By the end of his tenure, Cauley-Stein had two head coaches in three years. The Kings never made the postseason, holding true to the perception he heard about Sacramento when he was drafted. 

"Before I got drafted there, [University of Kentucky] coach [John Calipari] kind of warned me what that organization was like already,” Cauley-Stein admitted. “So, I mean, I just went in there just trying to get better. Every year just try to keep on getting better, and that's the way I approached the game and every day.”

All the while, Cauley-Stein garnered the reputation of inconsistency, much to his chagrin. While he posted respectable numbers, local observers complained about his propensity to occasionally disappear during games. 

Nonetheless, prior to last season, with solid numbers in tow, Cauley-Stein stated his goal for his fourth season was to “get paid.” Despite him averaging 11.9 points and a career-high 8.4 rebounds per game, the Kings missed the playoffs, leading to the center’s former agent Roger Montgomery to tell The Sacramento Bee that his client needed a “fresh start.”

According to Cauley-Stein, his agent’s comments came after the team had all but given up on their former first-round draft pick. 

‘Yeah, because they decided to go a different route,” Cauley-Stein said. “So like we tried to jump the curve and be on top of it.

“I might as well move on and show my work somewhere else. That’s the way me and my agent approached it was just like, 'They really don't want us, so we might as well take our talents somewhere else.' That's the kind of way we went on with it.” 

The prospect of leaving Sacramento left Cauley-Stein with a conundrum. The capital of California gave him the center the luxury of living on the West Coast, while providing a hometown feel similar to his small-town Kansas roots. 

“Sac was home,” Cauley-Stein admitted. “I was here for four years. Like, I lived there. I didn't go away for the offseason. I could go to the same neighborhood and go to my little like corner store and jones with my guys there and it's all love.”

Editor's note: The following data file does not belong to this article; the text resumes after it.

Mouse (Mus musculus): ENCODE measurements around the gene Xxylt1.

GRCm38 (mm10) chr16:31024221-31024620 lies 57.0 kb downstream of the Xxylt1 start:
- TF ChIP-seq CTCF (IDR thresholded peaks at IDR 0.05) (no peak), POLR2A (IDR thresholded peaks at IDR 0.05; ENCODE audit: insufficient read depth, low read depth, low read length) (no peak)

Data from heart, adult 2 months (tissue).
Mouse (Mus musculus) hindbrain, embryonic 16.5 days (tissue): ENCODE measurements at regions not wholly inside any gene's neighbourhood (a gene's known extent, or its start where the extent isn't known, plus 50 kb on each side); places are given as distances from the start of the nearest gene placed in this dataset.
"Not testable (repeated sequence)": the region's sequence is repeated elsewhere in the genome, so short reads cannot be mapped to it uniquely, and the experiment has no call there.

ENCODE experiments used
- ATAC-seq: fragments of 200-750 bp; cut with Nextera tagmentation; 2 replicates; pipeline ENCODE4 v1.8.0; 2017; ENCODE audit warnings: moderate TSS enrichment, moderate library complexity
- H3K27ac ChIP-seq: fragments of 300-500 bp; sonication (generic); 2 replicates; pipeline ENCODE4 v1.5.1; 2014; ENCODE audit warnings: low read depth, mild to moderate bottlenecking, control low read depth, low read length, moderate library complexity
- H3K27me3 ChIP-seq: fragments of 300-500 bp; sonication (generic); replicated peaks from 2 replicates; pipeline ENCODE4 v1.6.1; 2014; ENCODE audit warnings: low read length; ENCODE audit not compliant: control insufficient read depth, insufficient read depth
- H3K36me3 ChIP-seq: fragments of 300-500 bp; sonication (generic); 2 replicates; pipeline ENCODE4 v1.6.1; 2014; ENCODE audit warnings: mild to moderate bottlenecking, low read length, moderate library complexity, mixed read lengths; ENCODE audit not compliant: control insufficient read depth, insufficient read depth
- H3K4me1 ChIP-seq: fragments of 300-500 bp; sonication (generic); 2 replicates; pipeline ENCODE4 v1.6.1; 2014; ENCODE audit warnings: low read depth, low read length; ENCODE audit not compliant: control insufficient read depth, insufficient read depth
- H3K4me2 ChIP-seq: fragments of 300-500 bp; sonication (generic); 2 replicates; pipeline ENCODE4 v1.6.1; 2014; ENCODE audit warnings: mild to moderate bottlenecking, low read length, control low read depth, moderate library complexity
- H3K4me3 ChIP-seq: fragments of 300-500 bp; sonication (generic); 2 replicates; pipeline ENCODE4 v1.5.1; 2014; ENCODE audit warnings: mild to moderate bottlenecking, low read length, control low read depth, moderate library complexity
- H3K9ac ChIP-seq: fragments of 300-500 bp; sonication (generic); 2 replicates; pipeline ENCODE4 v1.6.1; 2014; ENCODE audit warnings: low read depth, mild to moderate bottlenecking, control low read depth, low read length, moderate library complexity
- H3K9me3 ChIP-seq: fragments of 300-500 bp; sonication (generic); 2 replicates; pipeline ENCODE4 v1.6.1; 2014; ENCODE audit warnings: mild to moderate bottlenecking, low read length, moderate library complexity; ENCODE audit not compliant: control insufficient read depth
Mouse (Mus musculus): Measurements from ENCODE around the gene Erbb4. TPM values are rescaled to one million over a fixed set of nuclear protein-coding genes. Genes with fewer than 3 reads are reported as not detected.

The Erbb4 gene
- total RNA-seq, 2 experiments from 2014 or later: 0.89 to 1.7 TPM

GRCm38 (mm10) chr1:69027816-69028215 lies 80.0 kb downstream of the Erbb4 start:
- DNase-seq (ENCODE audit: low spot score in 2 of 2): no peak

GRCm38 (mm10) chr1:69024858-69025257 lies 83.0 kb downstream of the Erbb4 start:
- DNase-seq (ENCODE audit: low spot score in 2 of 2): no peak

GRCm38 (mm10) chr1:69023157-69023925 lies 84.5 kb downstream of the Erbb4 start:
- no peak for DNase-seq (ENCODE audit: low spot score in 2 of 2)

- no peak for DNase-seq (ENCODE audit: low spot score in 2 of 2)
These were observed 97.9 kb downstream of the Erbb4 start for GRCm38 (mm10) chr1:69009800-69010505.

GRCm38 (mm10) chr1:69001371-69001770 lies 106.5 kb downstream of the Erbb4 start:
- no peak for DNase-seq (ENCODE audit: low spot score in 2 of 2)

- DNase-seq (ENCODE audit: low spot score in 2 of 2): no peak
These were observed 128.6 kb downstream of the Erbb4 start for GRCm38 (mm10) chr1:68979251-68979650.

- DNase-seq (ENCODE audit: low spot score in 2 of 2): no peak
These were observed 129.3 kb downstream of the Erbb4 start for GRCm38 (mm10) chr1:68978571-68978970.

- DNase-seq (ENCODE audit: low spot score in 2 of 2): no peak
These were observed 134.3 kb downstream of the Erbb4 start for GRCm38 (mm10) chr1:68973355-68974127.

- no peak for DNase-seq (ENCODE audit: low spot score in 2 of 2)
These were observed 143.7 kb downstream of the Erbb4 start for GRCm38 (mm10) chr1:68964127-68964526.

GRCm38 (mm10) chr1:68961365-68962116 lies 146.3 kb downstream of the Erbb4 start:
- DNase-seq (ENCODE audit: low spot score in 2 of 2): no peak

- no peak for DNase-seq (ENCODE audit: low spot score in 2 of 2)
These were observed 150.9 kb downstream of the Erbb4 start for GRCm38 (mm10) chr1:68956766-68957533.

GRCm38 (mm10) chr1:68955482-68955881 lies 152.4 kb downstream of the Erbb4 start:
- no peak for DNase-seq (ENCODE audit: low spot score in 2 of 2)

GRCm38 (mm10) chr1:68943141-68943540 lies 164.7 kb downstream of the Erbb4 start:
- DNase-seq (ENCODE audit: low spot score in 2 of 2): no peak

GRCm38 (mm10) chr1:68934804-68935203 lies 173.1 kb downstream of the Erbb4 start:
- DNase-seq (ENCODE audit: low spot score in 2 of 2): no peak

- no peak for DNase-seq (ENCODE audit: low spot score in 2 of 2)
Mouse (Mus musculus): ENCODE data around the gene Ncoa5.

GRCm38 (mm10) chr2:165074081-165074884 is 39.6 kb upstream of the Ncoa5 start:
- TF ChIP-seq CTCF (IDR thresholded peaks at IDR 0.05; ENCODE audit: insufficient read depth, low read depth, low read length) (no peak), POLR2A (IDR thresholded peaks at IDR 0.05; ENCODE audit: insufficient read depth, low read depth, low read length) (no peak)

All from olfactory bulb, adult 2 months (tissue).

On the business side, the Kings decided to extend a qualifying offer to the center, giving the team the first right of refusal on any contract tendered from another organization. The Kings relented in late June, pulling the offer on the eve of free agency in a move Cauley-Stein believes hindered his options. 

"I feel like that kind of screwed things up for me a little bit," Cauley-Stein said. "Because people didn't know. So, then it was just a waiting game after that, all the deals was gone by that time."

A little over a week later, he signed a one-year contract with the Warriors, equipped with a player-option, giving him an opportunity to make true on his proclamation last season. However, his performance hasn't helped so far.

Despite flashes, Cauley-Stein is averaging just 7.7 points and 6.4 rebounds, the lowest output since his rookie year. Nonetheless -- with Steve Kerr coaching -- he says he wants to stay in the Bay Area long-term.  

"He wants to build a relationship with you," Cauley-Stein said of Kerr. "I think, in the past I hadn't had a relationship with my coach. [Former Kings coach Dave] Joerger, me and him had a pretty good rapport, pretty good, like cordial, but we never had like in-depth conversations about life and stuff like that, and the first couple of conversations I had with coach Kerr was real-life stuff and that hit home with me like, 'Damn, he really tried to get to know me.'"

[RELATED: How Warriors' players recruited Cauley-Stein]

Until the decision about his future is made, the center remains fond of his former home, even if it's not his current place of employment. 

"I'll always have a place for Sacramento in my heart," Cauley-Stein said. "Like I said, it's never, it was never bad blood. It was just like a business decision on their side. So, I had to make one on my side."